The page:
Were you the lucky one who got the coin in the Vasilopita this year? I wasn’t. In fact, I can’t remember the last time I was so lucky. The thing with luck is those who have it tend to get it over and over; those who don’t well, they never do. And I’ve always wondered is there a way you can make yourself luckier, like, is there an exercise or some sort of shop you can visit that gives you that elusive quality? All I know this year as well as many in the past I have held my breath as the long kitchen knife went into the soft sweet flesh of the Vasilopita to hear a the scrape of metal against metal if by chance the knife finds the coin in between the cuts of the pieces of the cake. I remember one year we cut the Vasilopita and each one diligently either ate or ripped through their piece to find–tipota–it was a dud. It seems the local pastry shop had either gotten stingy or else decided it was too expensive to put quarters in the thousands of Vasilopitas that fly out their shop like hotcakes this time of year. What a bummer! No one was lucky that year.
But just in case you feel this might be your year, read this short article and get the scoop on the man who brought this tradition to our table and our culture.
The scholar Hasbuck traced back the tradition to the ancient Greek Kronia, the festival of King Cronus. This festival selected a “king” by lottery by a gold coin. But the tradition like the pie gets its name from the legend of Saint Basil. A very generous man and outspoken champion of the poor, the story goes that St. Basil called on the citizens of Caesarea to raise a ransom to stop the siege of the city. Each member of the city gave whatever they had in gold and jewelry. When the time for the barbarians (in some versions a greedy evil emperor) came to collect the ransom, they were put to shame by the community’s collective gift giving so they never took the loot. St. Basil, however, was left with a stash of gold jewels, coins and other valuables, without a tracking system. How could he return to each citizen their rightful possession? He had an idea; he would bake loaves of bread, stash pieces of jewelry in each one, and then distribute the loaves during Sunday liturgy to all the faithful. By a miracle, it so happened that each person who had donated a piece of jewelry received the very same one in the loaf they had gotten from the hand of St. Basil. To commemorate the event and to ring in the new year which is incidentally the feast day of St. Basil, Greek families have kept the tradition from the Byzantine era.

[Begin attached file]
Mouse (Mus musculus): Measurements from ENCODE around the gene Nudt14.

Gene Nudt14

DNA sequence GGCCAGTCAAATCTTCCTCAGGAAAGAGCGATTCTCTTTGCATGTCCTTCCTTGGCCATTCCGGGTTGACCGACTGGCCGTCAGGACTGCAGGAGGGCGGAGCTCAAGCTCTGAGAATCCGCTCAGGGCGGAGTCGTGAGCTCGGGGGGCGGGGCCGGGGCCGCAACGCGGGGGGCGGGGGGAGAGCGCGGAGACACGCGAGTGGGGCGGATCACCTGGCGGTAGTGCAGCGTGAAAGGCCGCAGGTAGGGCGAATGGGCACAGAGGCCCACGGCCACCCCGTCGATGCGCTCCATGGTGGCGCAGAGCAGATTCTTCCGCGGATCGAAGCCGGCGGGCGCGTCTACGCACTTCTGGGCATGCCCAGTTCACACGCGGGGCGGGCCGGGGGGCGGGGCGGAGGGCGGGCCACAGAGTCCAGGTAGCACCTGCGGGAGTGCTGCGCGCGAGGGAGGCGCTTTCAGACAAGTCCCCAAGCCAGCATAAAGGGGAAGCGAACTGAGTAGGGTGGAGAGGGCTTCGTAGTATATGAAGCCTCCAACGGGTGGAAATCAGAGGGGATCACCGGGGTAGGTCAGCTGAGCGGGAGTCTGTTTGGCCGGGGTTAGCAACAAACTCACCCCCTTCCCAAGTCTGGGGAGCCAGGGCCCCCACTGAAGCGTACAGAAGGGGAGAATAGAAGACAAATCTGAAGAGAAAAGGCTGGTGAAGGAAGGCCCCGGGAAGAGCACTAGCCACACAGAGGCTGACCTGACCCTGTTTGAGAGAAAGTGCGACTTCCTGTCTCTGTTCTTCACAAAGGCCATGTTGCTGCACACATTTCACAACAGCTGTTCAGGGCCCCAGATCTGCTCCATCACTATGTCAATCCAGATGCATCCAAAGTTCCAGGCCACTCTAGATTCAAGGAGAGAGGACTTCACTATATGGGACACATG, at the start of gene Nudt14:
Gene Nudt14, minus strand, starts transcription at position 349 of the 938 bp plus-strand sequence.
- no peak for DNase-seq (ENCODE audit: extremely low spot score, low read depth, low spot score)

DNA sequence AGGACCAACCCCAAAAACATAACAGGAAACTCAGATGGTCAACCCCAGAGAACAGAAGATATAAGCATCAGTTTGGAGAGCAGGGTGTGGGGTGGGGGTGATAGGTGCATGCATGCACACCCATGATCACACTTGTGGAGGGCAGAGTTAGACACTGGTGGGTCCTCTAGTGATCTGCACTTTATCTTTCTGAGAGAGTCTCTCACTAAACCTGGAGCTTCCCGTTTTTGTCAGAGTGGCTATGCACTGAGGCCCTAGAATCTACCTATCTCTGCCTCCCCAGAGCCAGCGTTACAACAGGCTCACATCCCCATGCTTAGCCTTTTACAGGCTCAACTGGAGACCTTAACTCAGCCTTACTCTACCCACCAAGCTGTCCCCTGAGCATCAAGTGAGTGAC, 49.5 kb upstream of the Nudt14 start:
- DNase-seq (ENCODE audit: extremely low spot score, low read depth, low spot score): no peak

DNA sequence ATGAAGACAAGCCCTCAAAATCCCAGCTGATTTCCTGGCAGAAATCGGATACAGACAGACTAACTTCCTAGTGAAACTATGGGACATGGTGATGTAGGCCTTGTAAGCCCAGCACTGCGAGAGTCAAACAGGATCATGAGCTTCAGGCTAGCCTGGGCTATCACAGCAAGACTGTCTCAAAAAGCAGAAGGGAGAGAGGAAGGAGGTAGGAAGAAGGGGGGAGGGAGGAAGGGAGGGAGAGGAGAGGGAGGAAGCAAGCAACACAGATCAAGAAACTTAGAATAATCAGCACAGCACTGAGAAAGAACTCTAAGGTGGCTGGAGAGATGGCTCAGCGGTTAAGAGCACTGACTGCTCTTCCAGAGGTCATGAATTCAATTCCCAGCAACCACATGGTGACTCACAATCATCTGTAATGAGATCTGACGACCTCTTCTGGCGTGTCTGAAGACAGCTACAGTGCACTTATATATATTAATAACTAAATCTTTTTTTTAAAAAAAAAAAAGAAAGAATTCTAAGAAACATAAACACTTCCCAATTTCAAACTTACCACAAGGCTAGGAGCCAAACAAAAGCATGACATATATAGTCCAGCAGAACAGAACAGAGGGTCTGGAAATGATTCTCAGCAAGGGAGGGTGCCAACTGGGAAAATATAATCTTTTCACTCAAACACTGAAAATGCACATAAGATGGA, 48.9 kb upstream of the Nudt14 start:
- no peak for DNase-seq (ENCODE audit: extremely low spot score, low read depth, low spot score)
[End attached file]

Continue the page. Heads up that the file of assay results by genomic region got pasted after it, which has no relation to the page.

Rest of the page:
Just before you think, Greeks are the only ones with this tradition, similar traditions take place in Western Europe especially around Twelfth Night and Epiphany. The French have Gateau des Rois or Galette des rois, the Catalans have tortell, and those in Louisiana keep the French tradition of “King Cake.”
And while we are on the subject of Greek new year traditions, our little ones in the Diaspora will most likely be confused over the looming figure of Santa Claus. Although Santa Claus has become a cultural icon adopted by cultures as contrary to American as China or India, technically Greeks don’t believe in him. He is not responsible for bringing children presents under the tree. He certainly is not fat and does not climb down chimneys to deliver goods. Santa Claus is derived from Saint Niklaus, a Dutch-Germanic variation of the name, Saint Nick. Saint Nick, the same one we believe in who was the Bishop in Cappodoccia, even though quite kind and generous with many acts of charity under his belt, is nevertheless not the guy we Greeks believe brings presents. It is Saint Basil. And in Athens, where I grew up, kids get their presents delivered under their beds, not under the tree. So when they wake up to a New Year, they have new gifts, probably new pants, shoes, and other items necessary to living, hardly PlayStations and XBoxes.
In any case, have a Kali Chronia and may you be lucky with or without the coin!